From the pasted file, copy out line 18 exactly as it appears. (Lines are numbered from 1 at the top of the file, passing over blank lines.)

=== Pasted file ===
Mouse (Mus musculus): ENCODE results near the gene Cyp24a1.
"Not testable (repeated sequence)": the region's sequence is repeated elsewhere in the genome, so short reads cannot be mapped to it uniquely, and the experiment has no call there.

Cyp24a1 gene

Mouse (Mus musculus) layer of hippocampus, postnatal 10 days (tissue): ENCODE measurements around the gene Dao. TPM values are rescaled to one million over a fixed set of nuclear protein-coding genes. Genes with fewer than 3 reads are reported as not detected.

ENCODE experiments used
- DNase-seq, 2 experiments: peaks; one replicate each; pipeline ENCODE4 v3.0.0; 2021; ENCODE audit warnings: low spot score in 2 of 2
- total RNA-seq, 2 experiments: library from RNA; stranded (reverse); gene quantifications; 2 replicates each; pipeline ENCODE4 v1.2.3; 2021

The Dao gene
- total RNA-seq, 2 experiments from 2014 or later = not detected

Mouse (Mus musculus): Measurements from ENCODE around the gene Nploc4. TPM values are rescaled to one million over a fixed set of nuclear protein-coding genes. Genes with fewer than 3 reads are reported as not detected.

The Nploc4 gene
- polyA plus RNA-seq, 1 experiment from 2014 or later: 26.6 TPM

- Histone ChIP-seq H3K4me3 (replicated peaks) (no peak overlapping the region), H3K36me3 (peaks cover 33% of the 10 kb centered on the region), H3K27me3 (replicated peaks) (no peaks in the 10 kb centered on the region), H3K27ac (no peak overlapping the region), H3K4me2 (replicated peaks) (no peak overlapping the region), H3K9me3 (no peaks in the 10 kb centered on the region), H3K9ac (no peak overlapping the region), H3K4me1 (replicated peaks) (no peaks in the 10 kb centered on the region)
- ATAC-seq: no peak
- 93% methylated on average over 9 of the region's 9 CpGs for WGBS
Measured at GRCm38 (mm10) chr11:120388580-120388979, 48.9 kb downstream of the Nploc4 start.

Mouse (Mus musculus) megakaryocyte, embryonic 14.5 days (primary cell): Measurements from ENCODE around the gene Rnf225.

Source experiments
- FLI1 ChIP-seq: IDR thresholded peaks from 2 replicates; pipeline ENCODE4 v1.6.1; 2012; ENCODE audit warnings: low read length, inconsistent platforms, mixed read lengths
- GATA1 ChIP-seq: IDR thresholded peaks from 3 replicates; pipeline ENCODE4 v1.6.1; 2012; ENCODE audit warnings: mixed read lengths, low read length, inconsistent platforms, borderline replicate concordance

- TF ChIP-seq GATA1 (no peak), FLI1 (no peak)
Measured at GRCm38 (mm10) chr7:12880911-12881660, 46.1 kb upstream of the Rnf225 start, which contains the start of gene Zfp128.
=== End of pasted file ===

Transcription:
Source experiments